This study will train Lay Health Promoters (LHPs) from African-American churches to
administer healthy living lessons and activities to their congregations in order to improve
overall health and address cardiovascular disease. The primary hypothesis is that LHP
training combined with a well supported maintenance strategy will be more effective than LHP
training alone in reducing risk factors for cardiovascular disease.
The GoodNEWS Trial is an 18-month effectiveness trial with an 18-month extended maintenance
study, among 20 African-American and low-income congregations participating in the GoodNEWS
faith-based lay health promotion program. After training, congregations will be randomized
to either GoodNEWS with a health maintenance intervention (GoodNEWS-I) or GoodNEWS program
alone (GoodNEWS-PA). The maintenance intervention combines elements of the medical care
model and features of community-based support. Primary data collection will occur at
baseline, 18, and 36 months with the two primary outcomes being levels of physical activity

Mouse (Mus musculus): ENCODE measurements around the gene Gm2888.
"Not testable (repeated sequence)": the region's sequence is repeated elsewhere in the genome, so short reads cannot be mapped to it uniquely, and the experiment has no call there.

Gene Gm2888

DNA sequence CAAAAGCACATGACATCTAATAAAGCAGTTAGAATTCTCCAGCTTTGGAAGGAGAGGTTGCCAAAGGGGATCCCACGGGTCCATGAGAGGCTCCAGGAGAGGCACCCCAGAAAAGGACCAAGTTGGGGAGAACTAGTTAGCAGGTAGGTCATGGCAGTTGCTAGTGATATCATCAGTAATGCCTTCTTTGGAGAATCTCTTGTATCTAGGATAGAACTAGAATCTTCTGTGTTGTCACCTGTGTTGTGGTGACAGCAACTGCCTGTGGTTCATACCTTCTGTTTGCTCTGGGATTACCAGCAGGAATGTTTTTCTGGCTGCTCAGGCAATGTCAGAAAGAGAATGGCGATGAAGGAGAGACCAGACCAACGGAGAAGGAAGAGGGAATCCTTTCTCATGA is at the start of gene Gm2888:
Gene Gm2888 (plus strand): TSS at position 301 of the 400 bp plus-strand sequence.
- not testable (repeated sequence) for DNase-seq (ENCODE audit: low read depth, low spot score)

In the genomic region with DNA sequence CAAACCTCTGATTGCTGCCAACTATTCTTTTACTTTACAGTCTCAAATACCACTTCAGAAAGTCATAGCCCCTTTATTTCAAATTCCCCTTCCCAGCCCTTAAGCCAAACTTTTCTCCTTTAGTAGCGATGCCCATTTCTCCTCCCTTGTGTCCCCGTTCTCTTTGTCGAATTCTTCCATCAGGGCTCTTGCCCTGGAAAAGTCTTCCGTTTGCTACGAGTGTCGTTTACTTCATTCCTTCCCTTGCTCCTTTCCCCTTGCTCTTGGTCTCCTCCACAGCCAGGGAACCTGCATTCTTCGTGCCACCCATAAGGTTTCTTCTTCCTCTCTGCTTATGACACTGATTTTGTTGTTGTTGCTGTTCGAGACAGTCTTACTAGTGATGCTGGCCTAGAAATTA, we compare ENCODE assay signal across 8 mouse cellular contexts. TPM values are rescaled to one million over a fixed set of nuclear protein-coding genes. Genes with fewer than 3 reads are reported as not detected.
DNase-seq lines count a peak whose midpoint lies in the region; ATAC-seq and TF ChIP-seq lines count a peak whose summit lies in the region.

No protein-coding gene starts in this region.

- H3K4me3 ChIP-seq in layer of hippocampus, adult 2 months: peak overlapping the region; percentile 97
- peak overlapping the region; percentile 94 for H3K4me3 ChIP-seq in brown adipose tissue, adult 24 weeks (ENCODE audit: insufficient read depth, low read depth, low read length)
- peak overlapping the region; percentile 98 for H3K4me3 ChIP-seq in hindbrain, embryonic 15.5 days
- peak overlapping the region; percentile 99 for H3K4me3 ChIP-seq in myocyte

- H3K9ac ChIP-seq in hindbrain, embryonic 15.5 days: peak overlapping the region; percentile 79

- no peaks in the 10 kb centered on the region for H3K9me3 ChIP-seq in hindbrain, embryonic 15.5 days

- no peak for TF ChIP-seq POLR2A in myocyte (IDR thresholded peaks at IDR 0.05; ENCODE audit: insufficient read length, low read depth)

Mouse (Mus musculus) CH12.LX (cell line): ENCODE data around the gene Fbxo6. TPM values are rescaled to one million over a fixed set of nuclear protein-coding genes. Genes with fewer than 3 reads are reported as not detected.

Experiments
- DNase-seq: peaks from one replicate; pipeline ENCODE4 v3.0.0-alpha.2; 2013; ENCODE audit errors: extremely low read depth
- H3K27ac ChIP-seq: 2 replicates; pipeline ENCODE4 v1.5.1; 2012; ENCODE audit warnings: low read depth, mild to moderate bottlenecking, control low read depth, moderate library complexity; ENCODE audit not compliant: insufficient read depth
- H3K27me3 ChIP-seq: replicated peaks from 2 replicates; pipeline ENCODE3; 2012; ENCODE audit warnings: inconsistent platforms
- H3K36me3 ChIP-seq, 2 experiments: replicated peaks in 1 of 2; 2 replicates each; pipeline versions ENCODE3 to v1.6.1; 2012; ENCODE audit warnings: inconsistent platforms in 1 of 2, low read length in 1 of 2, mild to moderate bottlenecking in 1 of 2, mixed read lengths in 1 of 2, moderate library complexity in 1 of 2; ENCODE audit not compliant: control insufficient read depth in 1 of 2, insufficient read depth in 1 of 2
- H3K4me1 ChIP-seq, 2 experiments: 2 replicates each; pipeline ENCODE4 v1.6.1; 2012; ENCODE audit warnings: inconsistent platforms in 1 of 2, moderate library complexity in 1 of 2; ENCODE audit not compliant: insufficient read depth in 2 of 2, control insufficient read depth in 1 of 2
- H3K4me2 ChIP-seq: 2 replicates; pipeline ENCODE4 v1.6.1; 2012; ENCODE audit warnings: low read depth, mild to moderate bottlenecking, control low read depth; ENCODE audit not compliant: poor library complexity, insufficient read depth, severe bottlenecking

as measured by 7- Day Physical Activity Recall (PAR) and dietary change as measured by the
Diet History Questionnaire (DHQ). The primary hypothesis is that the maintenance group will
significantly increase physical activity and healthy eating behavior compared to the program
only group. We also hypothesize that lipoprotein and glucose levels, and blood pressure
will be significantly improved over baseline in the GoodNEWS-I group and that these changes
will be significantly greater than in the GoodNEWS-PA group. At the end of the trial, both
groups will continue in an 18-month extended maintenance study.
- Member of selected church congregations in the predominantly African-American
geographical area of Dallas, Texas, known as South Dallas or the Southern Sector.
- Between the ages of 18 -70 years
- Anyone under the age of 18
- Anyone who is not an active member of one of the participating churches